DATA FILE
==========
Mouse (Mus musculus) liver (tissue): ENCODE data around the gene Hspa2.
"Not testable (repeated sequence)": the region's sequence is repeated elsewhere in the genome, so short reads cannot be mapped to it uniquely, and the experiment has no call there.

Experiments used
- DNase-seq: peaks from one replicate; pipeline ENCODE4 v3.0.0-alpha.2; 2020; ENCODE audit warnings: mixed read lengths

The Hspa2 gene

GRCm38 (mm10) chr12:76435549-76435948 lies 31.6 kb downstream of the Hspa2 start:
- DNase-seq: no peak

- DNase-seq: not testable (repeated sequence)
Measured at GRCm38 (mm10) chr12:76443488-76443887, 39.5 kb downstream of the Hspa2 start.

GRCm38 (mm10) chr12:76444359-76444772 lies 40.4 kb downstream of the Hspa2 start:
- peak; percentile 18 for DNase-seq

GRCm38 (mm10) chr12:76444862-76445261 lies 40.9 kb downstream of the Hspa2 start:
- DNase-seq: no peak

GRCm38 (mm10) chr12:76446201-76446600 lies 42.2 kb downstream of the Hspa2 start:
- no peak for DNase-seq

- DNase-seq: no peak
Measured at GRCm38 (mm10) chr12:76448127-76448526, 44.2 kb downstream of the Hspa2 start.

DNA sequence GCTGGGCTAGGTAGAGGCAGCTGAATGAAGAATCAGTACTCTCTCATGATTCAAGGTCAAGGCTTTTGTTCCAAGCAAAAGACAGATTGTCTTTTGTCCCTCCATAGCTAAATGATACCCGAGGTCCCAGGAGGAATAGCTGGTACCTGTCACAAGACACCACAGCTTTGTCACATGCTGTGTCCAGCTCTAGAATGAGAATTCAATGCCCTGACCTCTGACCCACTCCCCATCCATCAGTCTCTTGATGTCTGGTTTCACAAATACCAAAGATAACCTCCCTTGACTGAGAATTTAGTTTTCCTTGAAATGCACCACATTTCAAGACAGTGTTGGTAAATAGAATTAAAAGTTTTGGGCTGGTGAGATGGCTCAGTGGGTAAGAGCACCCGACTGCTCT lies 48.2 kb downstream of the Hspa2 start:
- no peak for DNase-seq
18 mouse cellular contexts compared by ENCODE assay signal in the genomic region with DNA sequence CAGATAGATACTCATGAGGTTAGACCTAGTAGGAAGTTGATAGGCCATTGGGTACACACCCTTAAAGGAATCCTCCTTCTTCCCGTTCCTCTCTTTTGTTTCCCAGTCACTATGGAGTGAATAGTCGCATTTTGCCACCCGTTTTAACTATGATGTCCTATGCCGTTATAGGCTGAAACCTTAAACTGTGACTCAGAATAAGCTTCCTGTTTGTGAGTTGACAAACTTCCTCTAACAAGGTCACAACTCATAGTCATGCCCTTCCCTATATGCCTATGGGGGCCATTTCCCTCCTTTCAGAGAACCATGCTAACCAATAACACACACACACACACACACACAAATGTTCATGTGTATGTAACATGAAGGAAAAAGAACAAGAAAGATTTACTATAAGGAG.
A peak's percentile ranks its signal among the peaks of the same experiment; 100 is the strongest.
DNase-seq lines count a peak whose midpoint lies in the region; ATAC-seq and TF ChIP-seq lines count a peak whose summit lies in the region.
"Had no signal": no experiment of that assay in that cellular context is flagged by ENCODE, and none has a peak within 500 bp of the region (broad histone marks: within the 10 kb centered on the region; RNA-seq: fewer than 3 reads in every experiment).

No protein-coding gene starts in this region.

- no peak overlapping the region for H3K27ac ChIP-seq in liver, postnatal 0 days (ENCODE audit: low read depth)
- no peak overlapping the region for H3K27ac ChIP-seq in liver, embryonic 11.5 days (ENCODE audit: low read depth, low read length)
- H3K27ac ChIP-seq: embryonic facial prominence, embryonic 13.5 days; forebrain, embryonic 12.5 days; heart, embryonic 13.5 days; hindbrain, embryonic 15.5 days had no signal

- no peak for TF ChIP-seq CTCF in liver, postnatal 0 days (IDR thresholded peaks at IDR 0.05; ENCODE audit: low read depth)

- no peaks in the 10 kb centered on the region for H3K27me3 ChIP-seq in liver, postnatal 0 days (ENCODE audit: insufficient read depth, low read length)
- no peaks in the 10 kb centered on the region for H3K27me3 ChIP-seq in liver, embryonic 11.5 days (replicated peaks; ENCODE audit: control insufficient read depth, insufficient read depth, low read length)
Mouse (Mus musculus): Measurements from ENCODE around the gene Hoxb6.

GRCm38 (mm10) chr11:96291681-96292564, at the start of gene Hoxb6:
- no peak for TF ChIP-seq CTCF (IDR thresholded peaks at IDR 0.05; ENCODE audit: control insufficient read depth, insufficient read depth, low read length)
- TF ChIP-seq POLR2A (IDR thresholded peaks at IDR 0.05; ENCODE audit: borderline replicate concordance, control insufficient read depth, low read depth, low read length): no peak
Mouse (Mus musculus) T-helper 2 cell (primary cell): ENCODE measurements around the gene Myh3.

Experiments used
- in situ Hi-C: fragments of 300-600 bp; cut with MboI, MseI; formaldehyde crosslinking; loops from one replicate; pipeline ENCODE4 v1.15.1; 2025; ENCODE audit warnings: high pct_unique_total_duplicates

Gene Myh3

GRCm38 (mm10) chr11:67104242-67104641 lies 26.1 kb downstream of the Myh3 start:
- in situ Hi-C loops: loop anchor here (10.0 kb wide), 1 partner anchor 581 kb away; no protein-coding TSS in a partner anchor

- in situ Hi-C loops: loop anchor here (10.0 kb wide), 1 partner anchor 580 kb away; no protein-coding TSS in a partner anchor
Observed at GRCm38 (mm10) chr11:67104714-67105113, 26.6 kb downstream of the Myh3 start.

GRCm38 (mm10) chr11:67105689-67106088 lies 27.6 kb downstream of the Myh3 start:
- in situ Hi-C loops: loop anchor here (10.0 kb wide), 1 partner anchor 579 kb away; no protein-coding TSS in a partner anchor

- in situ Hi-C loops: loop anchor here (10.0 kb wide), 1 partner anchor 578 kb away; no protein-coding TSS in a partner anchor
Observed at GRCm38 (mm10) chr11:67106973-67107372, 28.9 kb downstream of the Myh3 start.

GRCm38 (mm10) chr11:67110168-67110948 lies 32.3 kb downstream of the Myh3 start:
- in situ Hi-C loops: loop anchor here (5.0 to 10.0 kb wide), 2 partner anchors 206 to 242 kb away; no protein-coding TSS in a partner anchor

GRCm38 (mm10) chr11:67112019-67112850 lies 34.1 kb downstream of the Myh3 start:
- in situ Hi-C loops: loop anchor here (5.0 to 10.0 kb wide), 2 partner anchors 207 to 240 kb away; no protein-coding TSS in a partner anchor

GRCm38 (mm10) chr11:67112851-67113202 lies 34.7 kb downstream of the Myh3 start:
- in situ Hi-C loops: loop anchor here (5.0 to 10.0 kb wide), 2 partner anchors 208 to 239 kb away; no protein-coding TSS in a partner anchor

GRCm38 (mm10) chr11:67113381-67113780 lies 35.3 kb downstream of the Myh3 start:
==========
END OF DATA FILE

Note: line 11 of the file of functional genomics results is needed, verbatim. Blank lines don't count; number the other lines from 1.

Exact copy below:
- peak; percentile 18 for DNase-seq